The Beijing Zoo is surrounded by interesting stop-offs and attractions. To the East lie the Beijing Exhibition Hall beyond which is XizhiMen Station. To the West are the soviet style Capital Gymnasium, the China Mint Building and the Purple Bamboo Gardens. Across XizhiMen Outer Street from the Zoo one finds the Beijing Planetarium, which has been there since the year 2004, and adjacent a large Glass Box that is part of the 4 directions development company. Other nearby landmarks include the Beijing Sea Aquarium, which is not in view of the main entrance but some distance East and upstreet from Xizhimen Station. North of Beijing Zoo, just across Nanchang River is the interesting Five Pagoda Temple and Stele Museum of Beijing.
station from which it is a considerable distance walking to the West. A Taxi Cab will take you right up to the
get out, buy
and start your
Seals and other marine animals. It is big fun for kids and adults alike.
receives around 6
yearly from all
over China and
around the World,
a number growing
year. Beijing Zoo
is the largest
park in China,
covering an area
of 86 hectares and is located on the south bank of the NanChang River, on the north-
west border of XiCheng District, just inside the southern stretches of Haidian District. 10% of the Park consist of waters with the rest offering a rich landscape of dense vegetations, bamboos, open grassland,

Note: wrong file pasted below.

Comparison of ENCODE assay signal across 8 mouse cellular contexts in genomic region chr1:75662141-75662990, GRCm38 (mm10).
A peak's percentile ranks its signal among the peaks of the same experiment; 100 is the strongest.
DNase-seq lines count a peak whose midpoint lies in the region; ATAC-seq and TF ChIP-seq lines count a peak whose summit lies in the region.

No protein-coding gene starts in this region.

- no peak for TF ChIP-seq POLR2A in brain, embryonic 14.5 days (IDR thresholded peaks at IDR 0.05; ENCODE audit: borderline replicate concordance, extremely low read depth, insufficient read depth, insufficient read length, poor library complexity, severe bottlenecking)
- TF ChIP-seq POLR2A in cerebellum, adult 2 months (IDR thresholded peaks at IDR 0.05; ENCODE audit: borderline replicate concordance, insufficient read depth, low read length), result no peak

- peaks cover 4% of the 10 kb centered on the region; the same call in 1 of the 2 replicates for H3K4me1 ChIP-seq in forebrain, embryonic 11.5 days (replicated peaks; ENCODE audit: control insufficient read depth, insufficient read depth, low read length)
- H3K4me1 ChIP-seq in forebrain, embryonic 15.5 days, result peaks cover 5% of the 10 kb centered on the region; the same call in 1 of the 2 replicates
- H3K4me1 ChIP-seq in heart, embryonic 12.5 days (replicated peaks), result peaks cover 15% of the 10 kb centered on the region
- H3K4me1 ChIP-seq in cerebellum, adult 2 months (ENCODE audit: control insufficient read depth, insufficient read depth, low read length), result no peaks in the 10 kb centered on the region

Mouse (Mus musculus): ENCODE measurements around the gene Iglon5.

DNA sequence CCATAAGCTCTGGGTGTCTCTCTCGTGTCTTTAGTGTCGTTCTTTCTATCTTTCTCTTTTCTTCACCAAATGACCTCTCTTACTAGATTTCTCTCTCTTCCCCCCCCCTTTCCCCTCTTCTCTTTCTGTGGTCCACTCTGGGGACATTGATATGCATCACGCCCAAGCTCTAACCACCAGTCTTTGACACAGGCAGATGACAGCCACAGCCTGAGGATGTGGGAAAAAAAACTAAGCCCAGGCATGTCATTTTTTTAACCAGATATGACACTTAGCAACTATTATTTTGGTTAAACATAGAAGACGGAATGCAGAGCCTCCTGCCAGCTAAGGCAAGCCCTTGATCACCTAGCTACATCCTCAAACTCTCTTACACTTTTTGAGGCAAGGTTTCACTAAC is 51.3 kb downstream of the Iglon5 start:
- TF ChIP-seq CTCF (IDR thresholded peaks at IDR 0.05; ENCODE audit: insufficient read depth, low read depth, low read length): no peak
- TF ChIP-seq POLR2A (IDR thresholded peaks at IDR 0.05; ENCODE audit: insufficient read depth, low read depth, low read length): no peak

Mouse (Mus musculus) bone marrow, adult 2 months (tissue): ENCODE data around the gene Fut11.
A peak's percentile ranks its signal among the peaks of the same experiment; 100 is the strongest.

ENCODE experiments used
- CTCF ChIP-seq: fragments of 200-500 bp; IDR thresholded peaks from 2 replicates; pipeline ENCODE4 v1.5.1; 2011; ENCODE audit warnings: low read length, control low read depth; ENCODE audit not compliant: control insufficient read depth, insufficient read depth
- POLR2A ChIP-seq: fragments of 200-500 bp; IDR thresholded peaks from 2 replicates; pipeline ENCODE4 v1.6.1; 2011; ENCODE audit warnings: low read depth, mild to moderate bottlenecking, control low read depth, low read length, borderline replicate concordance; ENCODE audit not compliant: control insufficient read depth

but not least Beijing Zoo prides itself for its highly developed education center with nationwide and international relevance. Many rare and endangered animals from around the world have found a new home at Beijing's Internationally acclaimed Zoo. Through great effort and intensive research biologists and scientist have succeeded in breeding many of these species.
Nowadays internationally acclaimed, Beijing Zoo is not merely an entertainment Park, but is a wildlife sanctuary and national educational institute. Through visitors visits and publications the Park workers and Keepers wish to educate as well as
somewhere on the City Outskirts, but public outcry on this, proclaiming the Zoo an inseperable part of City Life has so far prevented any real actions. No such move is imminent.
Many Haidian- and other Beijing-Citizens go for a walk in the wildlife park regularly. Naturally, through the years the Zoo has been a magnet for local children and pleasure for local elders and dreamers. On the weekends the park fills with families for whom the Park is a getaway from cramped city life or summer heat.